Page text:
Half Free Morel (Morchella Semilibera)
Morchella semilibera, commonly called the half-free morel, is an edible species of fungus in the family Morchellaceae native to Europe and Asia. DNA analysis has shown that the half-free morels, which appear nearly identical on a macroscopic scale, are a cryptic species complex, consisting of at least three geographically isolated species. The half-free morels, Morchella punctipes and Morchella populiphila, have caps that are attached about halfway down the stem, creating a substantial overhang where the margin of the cap hangs around the stem. Though the two species cannot be separated on the basis of their physical features, they are separated by geography; Morchella punctipes appears in hardwood forests from the Great Plains eastward, while Morchella populiphila appears under black cottonwoods in northwestern North America.
Both species used to be called “Morchella semilibera”–before a recent DNA study (O’Donnell and collaborators, 2011) found support for the idea that Morchella semilibera is a strictly European species, and that our North American species are genetically distinct. Many of my morel-hunting comrades in the Midwest, God love ’em, call the half-free morels “peckerheads.”
The name “punctipes” was applied by a North American mycologist, Charles Peck (1903) to a Michigan half-free morel that was sent to him (he was based in New York state) and which featured what he called a “squamulose stem,” for which “[t]he adornment . . . consists of small conical points which are sometimes darker colored than the stem and are then more conspicuous.” Thus, Peck coined the epithet punct – ipes (spotted – stem) and named a new species because, in his estimation, the usual half-free morel (Morchella semilibera) had a smooth stem. Peck’s ideas are supported by the Friesian description of Morchella semilibera (1822), which says: “stipite laevi” (stem smooth).
I have not collected the European Morchella semilibera, so I am not speaking from personal experience . . . but O’Donnell and collaborators (2011) found support for only one half-free morel in Europe, and photos of what must therefore be this mushroom on the Internet and in European field guides easily demonstrate that the stem of the European half-free morel, like the stems of its North American counterparts, is often adorned with the “small conical points” mentioned by Peck, but is sometimes more smooth and is occasionally nearly bald. In other words, the presence or absence of the spots on the stem appears to be a highly variable character, and Peck’s idea is not supported.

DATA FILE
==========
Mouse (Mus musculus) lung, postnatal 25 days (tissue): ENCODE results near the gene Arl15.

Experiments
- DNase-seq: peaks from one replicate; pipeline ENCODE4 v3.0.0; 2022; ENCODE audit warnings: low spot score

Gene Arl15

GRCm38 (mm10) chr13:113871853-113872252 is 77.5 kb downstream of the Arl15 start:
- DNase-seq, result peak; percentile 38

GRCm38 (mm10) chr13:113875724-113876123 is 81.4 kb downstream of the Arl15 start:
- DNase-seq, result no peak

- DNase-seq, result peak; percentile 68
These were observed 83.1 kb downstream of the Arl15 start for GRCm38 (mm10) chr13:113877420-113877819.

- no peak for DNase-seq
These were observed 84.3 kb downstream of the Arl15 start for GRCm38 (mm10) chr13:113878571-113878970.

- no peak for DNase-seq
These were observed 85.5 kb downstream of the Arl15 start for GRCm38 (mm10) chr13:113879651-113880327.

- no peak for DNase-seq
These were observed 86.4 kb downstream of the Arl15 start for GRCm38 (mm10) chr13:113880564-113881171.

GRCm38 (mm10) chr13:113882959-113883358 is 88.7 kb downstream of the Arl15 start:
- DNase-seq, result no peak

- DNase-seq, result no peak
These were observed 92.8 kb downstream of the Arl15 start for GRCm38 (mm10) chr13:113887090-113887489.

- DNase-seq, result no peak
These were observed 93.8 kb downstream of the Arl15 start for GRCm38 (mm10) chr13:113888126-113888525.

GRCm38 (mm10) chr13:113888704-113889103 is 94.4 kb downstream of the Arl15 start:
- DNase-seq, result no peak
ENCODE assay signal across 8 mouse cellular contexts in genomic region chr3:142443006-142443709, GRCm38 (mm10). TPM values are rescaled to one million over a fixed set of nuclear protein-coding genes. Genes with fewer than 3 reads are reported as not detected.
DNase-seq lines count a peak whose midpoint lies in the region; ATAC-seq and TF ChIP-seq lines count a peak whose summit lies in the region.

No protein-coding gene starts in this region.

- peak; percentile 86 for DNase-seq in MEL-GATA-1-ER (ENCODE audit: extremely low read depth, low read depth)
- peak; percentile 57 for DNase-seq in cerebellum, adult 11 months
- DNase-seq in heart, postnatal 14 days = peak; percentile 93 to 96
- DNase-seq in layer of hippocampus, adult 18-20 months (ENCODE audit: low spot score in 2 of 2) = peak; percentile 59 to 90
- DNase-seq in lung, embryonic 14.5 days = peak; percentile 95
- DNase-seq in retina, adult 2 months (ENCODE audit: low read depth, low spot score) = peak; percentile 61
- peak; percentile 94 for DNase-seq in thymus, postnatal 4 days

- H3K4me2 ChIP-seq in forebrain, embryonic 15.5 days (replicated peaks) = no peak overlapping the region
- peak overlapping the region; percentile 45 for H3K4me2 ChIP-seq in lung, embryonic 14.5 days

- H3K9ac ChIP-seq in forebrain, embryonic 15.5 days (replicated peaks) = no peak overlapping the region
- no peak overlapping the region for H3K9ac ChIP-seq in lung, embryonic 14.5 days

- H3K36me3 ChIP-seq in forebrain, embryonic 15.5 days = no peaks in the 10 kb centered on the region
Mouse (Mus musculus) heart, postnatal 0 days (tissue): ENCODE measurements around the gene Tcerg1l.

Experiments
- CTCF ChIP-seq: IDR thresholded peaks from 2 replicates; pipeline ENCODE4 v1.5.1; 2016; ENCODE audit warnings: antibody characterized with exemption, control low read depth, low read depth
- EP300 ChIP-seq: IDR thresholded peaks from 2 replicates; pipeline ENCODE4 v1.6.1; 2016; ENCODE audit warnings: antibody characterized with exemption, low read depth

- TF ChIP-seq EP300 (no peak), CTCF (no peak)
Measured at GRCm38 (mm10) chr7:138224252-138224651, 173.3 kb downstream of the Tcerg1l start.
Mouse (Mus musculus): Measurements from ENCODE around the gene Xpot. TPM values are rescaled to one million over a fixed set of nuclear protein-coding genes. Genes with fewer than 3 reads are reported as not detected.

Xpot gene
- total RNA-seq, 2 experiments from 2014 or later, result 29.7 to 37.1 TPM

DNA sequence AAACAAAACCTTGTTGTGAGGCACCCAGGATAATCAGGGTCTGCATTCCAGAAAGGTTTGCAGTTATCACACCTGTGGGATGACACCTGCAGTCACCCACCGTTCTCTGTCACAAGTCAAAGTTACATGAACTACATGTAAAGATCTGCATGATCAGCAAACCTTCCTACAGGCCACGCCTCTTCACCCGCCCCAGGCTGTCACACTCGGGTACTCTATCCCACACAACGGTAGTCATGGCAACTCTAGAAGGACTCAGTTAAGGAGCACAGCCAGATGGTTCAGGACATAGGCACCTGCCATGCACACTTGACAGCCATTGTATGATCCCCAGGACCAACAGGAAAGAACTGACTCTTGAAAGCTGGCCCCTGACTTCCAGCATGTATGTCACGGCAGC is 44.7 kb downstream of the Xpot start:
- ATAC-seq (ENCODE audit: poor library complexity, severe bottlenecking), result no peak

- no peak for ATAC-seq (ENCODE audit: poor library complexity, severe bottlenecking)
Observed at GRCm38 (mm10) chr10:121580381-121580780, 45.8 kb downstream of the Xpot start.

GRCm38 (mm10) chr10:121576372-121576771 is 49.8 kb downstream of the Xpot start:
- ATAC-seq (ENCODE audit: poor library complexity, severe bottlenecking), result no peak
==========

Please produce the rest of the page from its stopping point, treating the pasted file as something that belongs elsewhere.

However, Peck named a morel and, regardless of whether his concept held water his name still applies according to the rules of taxonomy. Thus Kuo and collaborators (2012) applied Peck’s epithet to the eastern North American half-free morel rather than name a new species (we were also able to validate a better known Peck morel species, Morchella angusticeps).
Ecology: Possibly saprobic and mycorrhizal at different points in its life cycle; growing alone, scattered, or gregariously under hardwoods in various forest types; common in some years and rare or absent in others; March to May; widely distributed east of the Rocky Mountains.
Cap: 2-4.5 cm tall and 2-4.5 cm wide; conical or broadly conical (rarely nearly convex); pitted and ridged, with the pits primarily arranged vertically; when young with bald, flattened, yellowish brown to pale brownish ridges, and whitish to pale yellowish pits; when mature developing flattened to sharpened, dark brown to black ridges and yellowish brown to brownish pits; attached in a skirt-like manner to the stem, about halfway from the top; hollow.
Stem: 1.5-15 cm high and 1-4.5 cm wide; often hidden under the cap when young, but lengthening dramatically with maturity; fragile; in warm, wet conditions becoming inflated, especially toward the base; sometimes developing longitudinal furrows; white to watery brownish; usually mealy with whitish granules that sometimes darken to brown, but sometimes nearly bald; hollow.
Spore Print: Yellowish orange to whitish.